Author(s): Corrao G, Soranna D, Merlino L, Mancia G
Abstract Share this page
Abstract BACKGROUND: Although generic and earlier brand-name counterparts are bioequivalent, their equivalence in preventing relevant clinical outcomes is of concern. OBJECTIVE: To compare effectiveness of generic and brand-name antihypertensive drugs for preventing the onset of cardiovascular (CV) outcomes. DESIGN AND SUBJECTS: A population-based, nested case-control study was carried out by including the cohort of 78 520 patients from Lombardy (Italy) aged 18 years or older who were newly treated with antihypertensive drugs during 2005. Cases were the 2206 patients who experienced a hospitalization for CV disease from initial prescription until 2011. One control for each case was randomly selected from the same cohort that generated cases. Logistic regression was used to model the CV risk associated with starting on and/or continuing with generic or brand-name agents. RESULTS: There was no evidence that patients who started on generics experienced different CV risk than those on brand-name product (OR 0·86; 95\% CI 0·63-1·17). Patients at whom generics were main dispensed had not significantly difference in CV outcomes than those mainly on brand-name agents (OR 1·19; 95\% CI 0·86-1·63). Compared with patients who kept initial brand-name therapy, those who experienced brand-to-generic or generic-to-brand switches, and those always on generics, did not show differential CV risks, being the corresponding ORs (and 95\% CIs), 1·18 (0·96-1·47), 0·87 (0·63-1·21) and 1·08 (0·80-1·46). CONCLUSIONS: Our findings do not support the notion that brand-name antihypertensive agents are superior to generics for preventing CV outcomes in the real-world clinical practice. © 2014 Stichting European Society for Clinical Investigation Journal Foundation.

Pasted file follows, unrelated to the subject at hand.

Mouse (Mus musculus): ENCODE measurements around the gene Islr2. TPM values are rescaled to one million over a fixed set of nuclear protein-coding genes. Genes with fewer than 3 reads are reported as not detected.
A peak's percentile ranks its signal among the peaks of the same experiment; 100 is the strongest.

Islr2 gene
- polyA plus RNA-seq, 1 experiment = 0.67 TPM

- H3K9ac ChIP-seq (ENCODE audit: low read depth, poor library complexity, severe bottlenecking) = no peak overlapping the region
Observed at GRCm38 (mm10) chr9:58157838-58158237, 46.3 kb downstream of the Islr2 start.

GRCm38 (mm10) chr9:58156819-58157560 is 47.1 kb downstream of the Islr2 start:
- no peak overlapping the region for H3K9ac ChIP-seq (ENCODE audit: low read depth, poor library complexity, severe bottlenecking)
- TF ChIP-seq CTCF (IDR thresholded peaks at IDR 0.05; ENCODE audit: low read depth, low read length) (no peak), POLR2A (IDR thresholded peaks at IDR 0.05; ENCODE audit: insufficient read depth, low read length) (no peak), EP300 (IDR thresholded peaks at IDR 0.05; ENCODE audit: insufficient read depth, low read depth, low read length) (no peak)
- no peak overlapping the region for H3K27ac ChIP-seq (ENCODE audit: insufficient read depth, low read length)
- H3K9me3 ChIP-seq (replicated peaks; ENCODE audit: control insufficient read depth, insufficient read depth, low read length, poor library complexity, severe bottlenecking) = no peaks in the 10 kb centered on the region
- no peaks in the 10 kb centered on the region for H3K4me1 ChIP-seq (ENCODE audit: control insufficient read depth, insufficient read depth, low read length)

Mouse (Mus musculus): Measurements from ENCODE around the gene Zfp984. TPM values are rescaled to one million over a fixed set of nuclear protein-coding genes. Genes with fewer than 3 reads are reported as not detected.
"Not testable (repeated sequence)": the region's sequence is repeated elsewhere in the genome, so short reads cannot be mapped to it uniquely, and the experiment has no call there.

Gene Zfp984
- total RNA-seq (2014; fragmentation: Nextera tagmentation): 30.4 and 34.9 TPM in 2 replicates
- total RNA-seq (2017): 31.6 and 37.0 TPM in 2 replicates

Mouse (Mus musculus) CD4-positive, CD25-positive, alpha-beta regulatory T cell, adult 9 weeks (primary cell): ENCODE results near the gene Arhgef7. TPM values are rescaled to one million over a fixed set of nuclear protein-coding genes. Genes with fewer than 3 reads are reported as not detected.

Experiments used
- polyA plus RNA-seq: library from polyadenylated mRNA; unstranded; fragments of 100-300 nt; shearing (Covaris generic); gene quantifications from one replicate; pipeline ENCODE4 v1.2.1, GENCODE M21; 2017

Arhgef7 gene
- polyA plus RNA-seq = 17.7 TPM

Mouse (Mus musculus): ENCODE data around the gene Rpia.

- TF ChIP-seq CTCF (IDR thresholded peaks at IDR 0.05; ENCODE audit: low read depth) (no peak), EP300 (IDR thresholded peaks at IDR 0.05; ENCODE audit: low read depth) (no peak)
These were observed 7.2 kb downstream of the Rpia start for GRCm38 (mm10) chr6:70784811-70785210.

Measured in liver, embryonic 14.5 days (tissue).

This article was published in Eur J Clin Invest
and referenced in Journal of Pharmaceutical Care & Health Systems